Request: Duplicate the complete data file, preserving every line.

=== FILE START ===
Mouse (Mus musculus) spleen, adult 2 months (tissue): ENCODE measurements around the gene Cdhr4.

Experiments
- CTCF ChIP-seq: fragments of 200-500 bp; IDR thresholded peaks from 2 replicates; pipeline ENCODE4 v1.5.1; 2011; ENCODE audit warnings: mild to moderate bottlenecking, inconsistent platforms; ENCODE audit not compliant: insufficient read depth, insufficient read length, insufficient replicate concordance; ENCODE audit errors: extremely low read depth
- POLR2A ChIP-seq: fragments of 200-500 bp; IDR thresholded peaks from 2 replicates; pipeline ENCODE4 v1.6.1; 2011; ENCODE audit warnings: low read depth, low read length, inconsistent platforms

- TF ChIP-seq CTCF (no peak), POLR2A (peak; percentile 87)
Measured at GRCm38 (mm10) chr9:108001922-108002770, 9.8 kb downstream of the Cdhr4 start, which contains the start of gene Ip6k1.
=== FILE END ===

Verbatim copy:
Mouse (Mus musculus) spleen, adult 2 months (tissue): ENCODE measurements around the gene Cdhr4.

Experiments
- CTCF ChIP-seq: fragments of 200-500 bp; IDR thresholded peaks from 2 replicates; pipeline ENCODE4 v1.5.1; 2011; ENCODE audit warnings: mild to moderate bottlenecking, inconsistent platforms; ENCODE audit not compliant: insufficient read depth, insufficient read length, insufficient replicate concordance; ENCODE audit errors: extremely low read depth
- POLR2A ChIP-seq: fragments of 200-500 bp; IDR thresholded peaks from 2 replicates; pipeline ENCODE4 v1.6.1; 2011; ENCODE audit warnings: low read depth, low read length, inconsistent platforms

- TF ChIP-seq CTCF (no peak), POLR2A (peak; percentile 87)
Measured at GRCm38 (mm10) chr9:108001922-108002770, 9.8 kb downstream of the Cdhr4 start, which contains the start of gene Ip6k1.